Whether you are using forage grasses or legumes for just a few years in rotation with productive fields of cultivated crops, or keeping erodible land in permanent grass/legume pasture, choosing a pasture species or mix is a long-term investment that merits careful consideration of different management and adaptation aspects. These main factors include soil conditions, seasonal distribution, maturity types, legume percentage of the mix, grazing tolerance, and winterhardiness. As you are making your selection you may want to check and review these factors with your seed supplier.
When selecting a pasture species it is important to consider the soil pH and soil drainage where the seeding will take place. The species to be seeded need to be adapted to the particular soil conditions if we want the seeding to be successful and the stand to persist over time. Soil pH is critical and determines what legumes can be seeded, with most legumes requiring a soil pH above 6.5. There are some legumes that are adapted to slightly acidic conditions, reason why is important to review the factsheets from the seed marketers.
Seasonal distribution of yield
The availability of forage production will vary with species. Perennial grass/legume mixes will provide a more uniform distribution of yield of high quality throughout the season compared to grass-only pastures. Plus, the legume will fix nitrogen and be a source of nitrogen to the grass in the mix.
In Wisconsin, cool-season grasses like, Kentucky bluegrass, bromegrass, reed canarygrass, meadow fescue, orchardgrass and others, will make 65 to 70% of the yield before July 1. If you have a pasture grass mix with perennial legumes like birdsfoot trefoil or alfalfa, they will make 50% of their yield after July 1; (see chart on season distribution). In contrast, warm-season annuals like sudangrass will produce nearly all of their production during July and August. Depending on your needs you can have a pasture mix for a grazing rotation module, and reserve other areas to be planted with summer annuals later on if needed.
Maturity or heading date of cool-season grasses needs to be considered when choosing varieties, especially if the options differ relative to their maturity. There are early varieties and late maturing ones. The initial heading date of early varieties can be two weeks earlier than late maturing types. Once you know the species you will be using, whether bromegrass, orchardgrass, or any other cool-season grass, the selection of the variety comes next; choose for the adequate maturity. Maturity is the factor that affects forage quality the most. As the plant matures there is more accumulation of fiber and lignin, decreasing digestibility of the forage. In Wisconsin, late maturing varieties are recommended for most forage grasses since this will provide a longer vegetative stage extending the nutritive value of the grasses. Once you know the species or mix you are using, go for a late maturing variety.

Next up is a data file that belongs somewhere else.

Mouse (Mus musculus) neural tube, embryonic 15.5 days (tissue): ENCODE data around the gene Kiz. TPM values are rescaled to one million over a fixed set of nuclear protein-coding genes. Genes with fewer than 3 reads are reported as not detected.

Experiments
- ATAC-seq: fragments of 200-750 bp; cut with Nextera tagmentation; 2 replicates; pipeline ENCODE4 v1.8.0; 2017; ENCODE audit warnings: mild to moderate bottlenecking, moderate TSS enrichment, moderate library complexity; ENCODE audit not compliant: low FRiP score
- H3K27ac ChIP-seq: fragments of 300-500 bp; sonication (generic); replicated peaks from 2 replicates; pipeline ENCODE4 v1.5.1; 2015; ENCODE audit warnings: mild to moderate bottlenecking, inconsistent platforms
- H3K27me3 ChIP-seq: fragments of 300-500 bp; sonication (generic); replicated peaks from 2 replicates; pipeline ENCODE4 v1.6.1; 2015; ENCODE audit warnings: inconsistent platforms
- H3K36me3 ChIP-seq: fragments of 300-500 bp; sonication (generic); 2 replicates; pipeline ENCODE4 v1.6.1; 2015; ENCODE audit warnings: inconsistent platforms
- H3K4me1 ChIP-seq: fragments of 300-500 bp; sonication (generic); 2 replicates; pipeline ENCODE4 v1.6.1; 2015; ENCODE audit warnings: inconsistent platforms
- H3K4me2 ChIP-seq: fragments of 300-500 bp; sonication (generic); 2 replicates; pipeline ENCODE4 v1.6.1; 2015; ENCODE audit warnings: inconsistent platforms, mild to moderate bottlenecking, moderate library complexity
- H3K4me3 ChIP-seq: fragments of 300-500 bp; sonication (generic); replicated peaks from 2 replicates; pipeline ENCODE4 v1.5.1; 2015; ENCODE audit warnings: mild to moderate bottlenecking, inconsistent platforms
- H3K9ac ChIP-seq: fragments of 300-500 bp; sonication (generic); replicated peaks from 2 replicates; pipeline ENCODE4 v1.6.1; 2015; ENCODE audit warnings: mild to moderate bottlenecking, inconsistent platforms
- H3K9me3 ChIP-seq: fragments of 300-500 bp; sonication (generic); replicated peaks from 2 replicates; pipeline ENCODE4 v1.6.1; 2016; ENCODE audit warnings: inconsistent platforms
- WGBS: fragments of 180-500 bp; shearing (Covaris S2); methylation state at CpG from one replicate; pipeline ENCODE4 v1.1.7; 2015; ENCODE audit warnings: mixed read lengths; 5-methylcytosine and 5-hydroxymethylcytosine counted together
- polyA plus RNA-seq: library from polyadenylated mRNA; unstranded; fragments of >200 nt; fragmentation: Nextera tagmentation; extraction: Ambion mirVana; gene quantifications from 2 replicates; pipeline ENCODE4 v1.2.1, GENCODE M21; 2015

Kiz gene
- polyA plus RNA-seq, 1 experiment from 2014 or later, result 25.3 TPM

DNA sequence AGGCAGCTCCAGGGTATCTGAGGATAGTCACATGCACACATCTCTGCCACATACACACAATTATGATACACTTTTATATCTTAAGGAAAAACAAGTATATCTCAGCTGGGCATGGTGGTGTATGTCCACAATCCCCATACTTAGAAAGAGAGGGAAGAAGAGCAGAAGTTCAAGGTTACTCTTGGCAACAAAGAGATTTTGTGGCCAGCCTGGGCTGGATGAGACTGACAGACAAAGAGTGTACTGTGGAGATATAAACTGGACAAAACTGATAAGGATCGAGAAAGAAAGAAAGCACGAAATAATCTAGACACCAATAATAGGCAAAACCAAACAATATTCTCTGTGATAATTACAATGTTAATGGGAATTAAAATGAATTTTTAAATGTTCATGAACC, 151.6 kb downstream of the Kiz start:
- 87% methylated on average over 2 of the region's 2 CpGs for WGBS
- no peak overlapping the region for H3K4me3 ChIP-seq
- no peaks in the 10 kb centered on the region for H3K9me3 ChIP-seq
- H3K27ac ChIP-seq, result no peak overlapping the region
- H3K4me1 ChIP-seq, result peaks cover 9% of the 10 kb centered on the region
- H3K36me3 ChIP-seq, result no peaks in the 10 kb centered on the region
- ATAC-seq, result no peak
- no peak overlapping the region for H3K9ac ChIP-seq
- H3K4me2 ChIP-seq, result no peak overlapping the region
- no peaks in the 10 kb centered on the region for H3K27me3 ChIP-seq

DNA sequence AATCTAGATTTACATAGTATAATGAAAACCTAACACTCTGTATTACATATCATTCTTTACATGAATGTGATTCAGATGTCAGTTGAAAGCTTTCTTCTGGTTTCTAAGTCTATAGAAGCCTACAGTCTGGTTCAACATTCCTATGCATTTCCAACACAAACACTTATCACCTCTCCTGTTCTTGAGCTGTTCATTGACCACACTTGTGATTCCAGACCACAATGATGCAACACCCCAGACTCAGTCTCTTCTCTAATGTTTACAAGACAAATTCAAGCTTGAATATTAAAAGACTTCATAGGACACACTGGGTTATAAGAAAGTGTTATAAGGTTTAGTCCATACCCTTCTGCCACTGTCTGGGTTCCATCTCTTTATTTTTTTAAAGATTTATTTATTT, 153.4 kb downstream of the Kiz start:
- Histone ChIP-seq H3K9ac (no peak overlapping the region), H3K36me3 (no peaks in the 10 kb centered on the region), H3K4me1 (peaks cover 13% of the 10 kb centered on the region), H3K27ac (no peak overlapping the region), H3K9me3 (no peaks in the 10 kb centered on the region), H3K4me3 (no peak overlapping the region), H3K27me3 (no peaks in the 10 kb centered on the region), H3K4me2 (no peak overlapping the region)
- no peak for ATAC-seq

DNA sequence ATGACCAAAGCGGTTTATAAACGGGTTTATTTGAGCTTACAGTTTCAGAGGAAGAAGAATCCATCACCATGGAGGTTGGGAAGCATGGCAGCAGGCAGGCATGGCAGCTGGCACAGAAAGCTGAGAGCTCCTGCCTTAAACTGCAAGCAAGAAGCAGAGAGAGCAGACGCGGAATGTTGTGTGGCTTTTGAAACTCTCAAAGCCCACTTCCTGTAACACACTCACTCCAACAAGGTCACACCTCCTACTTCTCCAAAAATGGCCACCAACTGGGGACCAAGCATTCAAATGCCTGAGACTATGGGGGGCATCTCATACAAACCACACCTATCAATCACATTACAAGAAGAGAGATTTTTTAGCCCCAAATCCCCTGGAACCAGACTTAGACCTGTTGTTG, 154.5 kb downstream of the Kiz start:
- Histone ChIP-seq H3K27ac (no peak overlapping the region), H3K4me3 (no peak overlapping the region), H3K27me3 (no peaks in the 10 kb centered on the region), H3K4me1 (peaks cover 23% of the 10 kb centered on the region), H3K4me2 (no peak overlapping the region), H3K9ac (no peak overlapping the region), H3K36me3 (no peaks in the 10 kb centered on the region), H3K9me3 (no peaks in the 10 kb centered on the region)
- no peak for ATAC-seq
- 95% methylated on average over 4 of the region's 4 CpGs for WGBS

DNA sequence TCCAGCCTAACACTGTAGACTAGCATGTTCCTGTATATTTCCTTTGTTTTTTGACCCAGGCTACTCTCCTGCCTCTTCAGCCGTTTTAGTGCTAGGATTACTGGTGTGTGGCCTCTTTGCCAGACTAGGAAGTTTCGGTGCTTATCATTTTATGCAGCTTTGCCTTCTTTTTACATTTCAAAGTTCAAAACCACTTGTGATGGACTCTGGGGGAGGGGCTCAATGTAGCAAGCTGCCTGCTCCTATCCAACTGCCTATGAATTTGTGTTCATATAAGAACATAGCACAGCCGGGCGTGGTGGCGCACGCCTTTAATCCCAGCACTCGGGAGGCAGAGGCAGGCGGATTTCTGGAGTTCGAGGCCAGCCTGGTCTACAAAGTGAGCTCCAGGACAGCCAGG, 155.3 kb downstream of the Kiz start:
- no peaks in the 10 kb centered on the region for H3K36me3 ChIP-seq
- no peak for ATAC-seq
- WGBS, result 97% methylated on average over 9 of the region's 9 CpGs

Legume Percentage in Mixture
The amount or percentage of legumes in the mix will affect the quality of the mixture. Because of the nitrogen fixation capacity of legumes, they have high nitrogen concentration in the tissues, and have more rapidly digested leaves. Depending on the use of the pastures and the nutritional needs of the grazing herd, the presence and amount of legume can be varied in the forage mix to be selected. The seed industry provides an assortment of grass only mixes, or grass/legume mixes that can accommodate the particular needs of an operation. Adapted legumes for the upper Midwest include red clover with good cold tolerance, Alsike clover also with good cold tolerance but with more tolerance to poor drained soils than red clover, large white clover (ladino) also with tolerance to poorly drained soils and with fast establishment, and birdsfoot trefoil that unlike most clovers and alfalfa is a non-bloating legume, slow to establish but well suited for permanent pastures due to tolerance of close grazing for some varieties.
The tolerance to frequent grazing is another factor to consider when selecting species or mixes. Species that are very tolerant to grazing include Kentucky bluegrass and Perennial ryegrass. Both of these species have growing points that are held underground which allows for close grazing tolerance. Following in tolerance are tall fescue and orchardgrass, which are bunchgrasses and due to storage of reserves in the stem bases, they cannot be grazed as close. A pasture mix with species that are similar in grazing tolerance provides a balanced blend.
Even though you are deciding for a spring planting, your pasture will be established and hopefully growing for many years to come including winters. Perennial pastures that are adapted and well managed can be there for a long time. It is important in the northern areas to choose species and varieties that are winter hardy. Grasses with good winter hardiness include bromegrass, timothy, reed canarygrass, and Kentucky bluegrass; forage grasses with moderate winterhardiness include orchardgrass and tall fescue; and presenting poor winterhardiness is perennial ryegrass. In terms of legumes, Kura clover is very winter hardy, and so is red clover. If planning on adding alfalfa choose varieties that are winter hardy and more of the branching types since the use will be for pasture and not for hay production.
Look at the disease and pest resistance of the varieties in consideration. Choose species or mixes with improved disease resistance or pest resistance package if available.
Lastly, your choice of pasture species or pasture mix should offer robust well-matched varieties adapted to your needs and management style.